Much of the work in the upcoming 2017 legislative session will be focused on changing how the state funds education and addressing the state Supreme Court’s McCleary decision. This effort will be long, arduous, complicated and fraught with political spin from every special interest group in Olympia.
But what if there was a fairly simple, straightforward, cost-effective bipartisan idea to help lower class size throughout the state? The concept of fewer students in the classroom and more teacher attention focused on each child is something everybody wants.
However, one of the obstacles to lowering class size is space. There simply aren’t enough classrooms. This has school districts around the state scrambling to find the money and the location to build new schools or expand existing ones.
The problem many school districts are facing, including some in Spokane and the surrounding region, is the “one size fits all” building parameters found in the nearly three-decade-old Growth Management Act.
The GMA discourages development outside of urban growth areas while encouraging growth within. This building restriction includes schools, and therein lies the dilemma.
Schools are an integral part of the community; a focal point for learning, social engagement and neighborhood pride. Every school superintendent and school board member will tell you they want to build schools where the students are. But in most cases, there is no direct correlation between an urban growth area and a school district’s boundaries.
Public schools are required to provide equal education opportunities to students throughout their districts, yet are then told they must build their facilities in this tiny sliver of land here or within that grossly expensive tract of land there. As a result, schools will have to bus students farther while competing (with our tax dollars) with the likes of industrial industries, apartment developers and large retail stores for ever-shrinking buildable land. In some cases, they’re even being punished for purchasing land years ago – planning appropriately for expansion – only to find that because the land falls outside of the magic growth boundary line, they can’t build on it.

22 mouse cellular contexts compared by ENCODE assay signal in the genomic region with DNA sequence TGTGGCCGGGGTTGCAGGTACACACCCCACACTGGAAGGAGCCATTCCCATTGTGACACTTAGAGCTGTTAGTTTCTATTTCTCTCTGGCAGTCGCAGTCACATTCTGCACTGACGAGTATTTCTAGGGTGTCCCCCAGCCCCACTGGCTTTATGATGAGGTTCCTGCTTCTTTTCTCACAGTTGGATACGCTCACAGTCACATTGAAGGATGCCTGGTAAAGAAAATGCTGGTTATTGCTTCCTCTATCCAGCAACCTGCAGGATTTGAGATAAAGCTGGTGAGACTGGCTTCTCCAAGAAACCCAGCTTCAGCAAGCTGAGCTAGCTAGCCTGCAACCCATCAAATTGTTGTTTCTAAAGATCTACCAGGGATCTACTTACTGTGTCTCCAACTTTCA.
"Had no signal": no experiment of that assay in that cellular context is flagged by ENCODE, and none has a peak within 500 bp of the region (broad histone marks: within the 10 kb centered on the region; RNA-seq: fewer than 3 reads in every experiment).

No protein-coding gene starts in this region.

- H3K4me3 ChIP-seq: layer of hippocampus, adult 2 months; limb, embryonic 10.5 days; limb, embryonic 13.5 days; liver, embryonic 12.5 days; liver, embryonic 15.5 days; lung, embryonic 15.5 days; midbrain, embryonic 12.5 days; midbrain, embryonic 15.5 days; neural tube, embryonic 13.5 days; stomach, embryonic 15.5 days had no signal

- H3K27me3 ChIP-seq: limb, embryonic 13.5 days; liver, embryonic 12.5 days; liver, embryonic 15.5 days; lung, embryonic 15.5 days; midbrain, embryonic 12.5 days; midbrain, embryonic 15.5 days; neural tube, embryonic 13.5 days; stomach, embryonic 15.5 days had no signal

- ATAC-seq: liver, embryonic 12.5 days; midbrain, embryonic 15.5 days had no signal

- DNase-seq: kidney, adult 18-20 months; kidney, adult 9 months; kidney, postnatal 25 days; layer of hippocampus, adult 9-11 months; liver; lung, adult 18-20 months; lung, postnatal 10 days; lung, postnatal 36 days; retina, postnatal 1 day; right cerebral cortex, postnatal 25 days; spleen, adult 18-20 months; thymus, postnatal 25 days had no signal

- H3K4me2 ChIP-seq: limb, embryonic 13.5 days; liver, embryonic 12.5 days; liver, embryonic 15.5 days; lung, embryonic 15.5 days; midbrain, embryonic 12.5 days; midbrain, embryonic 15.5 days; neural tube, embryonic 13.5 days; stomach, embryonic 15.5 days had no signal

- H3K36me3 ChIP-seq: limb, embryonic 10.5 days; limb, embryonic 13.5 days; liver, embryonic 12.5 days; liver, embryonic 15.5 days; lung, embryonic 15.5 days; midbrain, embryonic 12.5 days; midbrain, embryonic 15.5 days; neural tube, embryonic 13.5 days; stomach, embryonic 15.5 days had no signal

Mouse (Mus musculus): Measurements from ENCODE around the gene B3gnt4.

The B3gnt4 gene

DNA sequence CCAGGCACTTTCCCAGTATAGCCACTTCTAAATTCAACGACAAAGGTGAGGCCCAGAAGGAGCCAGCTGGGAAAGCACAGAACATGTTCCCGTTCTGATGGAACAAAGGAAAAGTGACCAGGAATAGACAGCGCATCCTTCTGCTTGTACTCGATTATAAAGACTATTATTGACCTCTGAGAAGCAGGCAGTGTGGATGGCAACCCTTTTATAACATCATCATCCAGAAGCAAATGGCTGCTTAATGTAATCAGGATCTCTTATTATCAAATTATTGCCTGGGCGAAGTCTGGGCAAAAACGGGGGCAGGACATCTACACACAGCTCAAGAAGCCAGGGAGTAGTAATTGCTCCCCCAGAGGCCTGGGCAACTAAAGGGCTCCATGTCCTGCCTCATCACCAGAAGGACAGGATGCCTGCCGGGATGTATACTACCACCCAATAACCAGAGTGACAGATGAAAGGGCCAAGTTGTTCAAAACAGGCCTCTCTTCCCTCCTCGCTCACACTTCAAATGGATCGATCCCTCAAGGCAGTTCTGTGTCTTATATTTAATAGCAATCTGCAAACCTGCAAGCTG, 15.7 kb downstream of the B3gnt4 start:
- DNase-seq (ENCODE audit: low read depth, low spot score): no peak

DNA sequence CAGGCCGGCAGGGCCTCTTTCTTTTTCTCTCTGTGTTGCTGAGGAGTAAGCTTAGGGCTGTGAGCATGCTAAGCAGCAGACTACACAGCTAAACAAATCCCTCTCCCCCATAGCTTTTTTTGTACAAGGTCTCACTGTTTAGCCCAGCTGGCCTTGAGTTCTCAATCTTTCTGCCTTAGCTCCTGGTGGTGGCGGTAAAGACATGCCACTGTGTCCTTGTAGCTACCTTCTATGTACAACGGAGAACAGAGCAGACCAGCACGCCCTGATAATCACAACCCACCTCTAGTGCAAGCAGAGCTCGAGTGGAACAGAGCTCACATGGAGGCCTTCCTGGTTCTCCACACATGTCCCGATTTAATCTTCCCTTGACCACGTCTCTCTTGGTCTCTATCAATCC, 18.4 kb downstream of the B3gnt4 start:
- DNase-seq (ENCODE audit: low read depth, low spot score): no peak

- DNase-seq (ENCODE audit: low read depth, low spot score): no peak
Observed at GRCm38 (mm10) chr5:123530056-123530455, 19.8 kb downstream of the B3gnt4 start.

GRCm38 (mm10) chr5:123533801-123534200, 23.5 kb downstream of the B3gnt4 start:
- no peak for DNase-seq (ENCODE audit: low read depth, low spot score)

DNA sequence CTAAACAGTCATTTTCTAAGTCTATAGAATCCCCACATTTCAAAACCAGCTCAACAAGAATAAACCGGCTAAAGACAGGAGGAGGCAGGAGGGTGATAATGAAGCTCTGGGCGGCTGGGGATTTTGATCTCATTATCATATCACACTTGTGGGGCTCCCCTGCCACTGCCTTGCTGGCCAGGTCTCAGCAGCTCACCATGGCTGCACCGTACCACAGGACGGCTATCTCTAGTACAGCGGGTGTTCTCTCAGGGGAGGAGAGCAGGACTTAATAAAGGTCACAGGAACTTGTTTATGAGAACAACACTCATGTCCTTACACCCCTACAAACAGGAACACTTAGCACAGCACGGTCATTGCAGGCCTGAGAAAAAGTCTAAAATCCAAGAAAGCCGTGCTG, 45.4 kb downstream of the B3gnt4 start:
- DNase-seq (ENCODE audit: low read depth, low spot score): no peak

For the past few years, legislation has been introduced in Olympia to exempt school siting from the unnecessary restrictions of the GMA. Unfortunately, the axiom of “politics trumping policy” has won the day each time. As we’ve seen, nothing gets the extreme side of the environmental movement more worked up than an attempt to question the actual impacts of the GMA.
But we shouldn’t be putting the supposed environmental consequences of building on the other side of the imaginary line ahead of the needs of our students. We’re not talking about building chemical factories; we’re talking about schools for our kids.
This session, I am introducing bipartisan legislation to exempt schools from the burdensome urban-growth barrier. This will allow districts to meet the needs of all students, make the most use of our tax dollars, and keep new classes from being forcibly constructed in areas that do not benefit the local community.
To paraphrase a quote we heard from one school superintendent last year, “Building a box and growing taller doesn’t fit every school district.”
It’s time legislators put aside political and special interests and act on behalf of students. Putting arbitrary and outdated building restrictions on our schools serves no one but a handful of environmental lawyers. Our schools, students and teachers need action now.
Rep. Bob McCaslin, R-Spokane Valley, spent three decades as a public school teacher and serves on the House’s Education and Local Government committees.
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